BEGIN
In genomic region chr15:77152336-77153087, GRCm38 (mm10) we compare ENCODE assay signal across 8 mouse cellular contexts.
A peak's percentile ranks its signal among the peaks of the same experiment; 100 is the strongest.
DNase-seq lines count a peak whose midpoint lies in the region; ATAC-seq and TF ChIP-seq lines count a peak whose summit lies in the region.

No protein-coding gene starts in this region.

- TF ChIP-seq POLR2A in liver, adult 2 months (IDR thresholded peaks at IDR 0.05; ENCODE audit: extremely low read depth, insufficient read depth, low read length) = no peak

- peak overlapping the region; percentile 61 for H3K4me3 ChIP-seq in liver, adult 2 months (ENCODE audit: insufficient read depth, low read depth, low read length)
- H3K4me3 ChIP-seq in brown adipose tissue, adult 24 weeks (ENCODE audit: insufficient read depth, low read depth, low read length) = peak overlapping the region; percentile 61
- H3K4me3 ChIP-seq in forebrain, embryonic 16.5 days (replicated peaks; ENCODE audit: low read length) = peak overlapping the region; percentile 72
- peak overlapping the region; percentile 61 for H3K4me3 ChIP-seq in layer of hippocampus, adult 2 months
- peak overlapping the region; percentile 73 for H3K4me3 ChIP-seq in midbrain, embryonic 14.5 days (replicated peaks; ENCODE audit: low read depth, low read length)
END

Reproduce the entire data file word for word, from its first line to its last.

In genomic region chr15:77152336-77153087, GRCm38 (mm10) we compare ENCODE assay signal across 8 mouse cellular contexts.
A peak's percentile ranks its signal among the peaks of the same experiment; 100 is the strongest.
DNase-seq lines count a peak whose midpoint lies in the region; ATAC-seq and TF ChIP-seq lines count a peak whose summit lies in the region.

No protein-coding gene starts in this region.

- TF ChIP-seq POLR2A in liver, adult 2 months (IDR thresholded peaks at IDR 0.05; ENCODE audit: extremely low read depth, insufficient read depth, low read length) = no peak

- peak overlapping the region; percentile 61 for H3K4me3 ChIP-seq in liver, adult 2 months (ENCODE audit: insufficient read depth, low read depth, low read length)
- H3K4me3 ChIP-seq in brown adipose tissue, adult 24 weeks (ENCODE audit: insufficient read depth, low read depth, low read length) = peak overlapping the region; percentile 61
- H3K4me3 ChIP-seq in forebrain, embryonic 16.5 days (replicated peaks; ENCODE audit: low read length) = peak overlapping the region; percentile 72
- peak overlapping the region; percentile 61 for H3K4me3 ChIP-seq in layer of hippocampus, adult 2 months
- peak overlapping the region; percentile 73 for H3K4me3 ChIP-seq in midbrain, embryonic 14.5 days (replicated peaks; ENCODE audit: low read depth, low read length)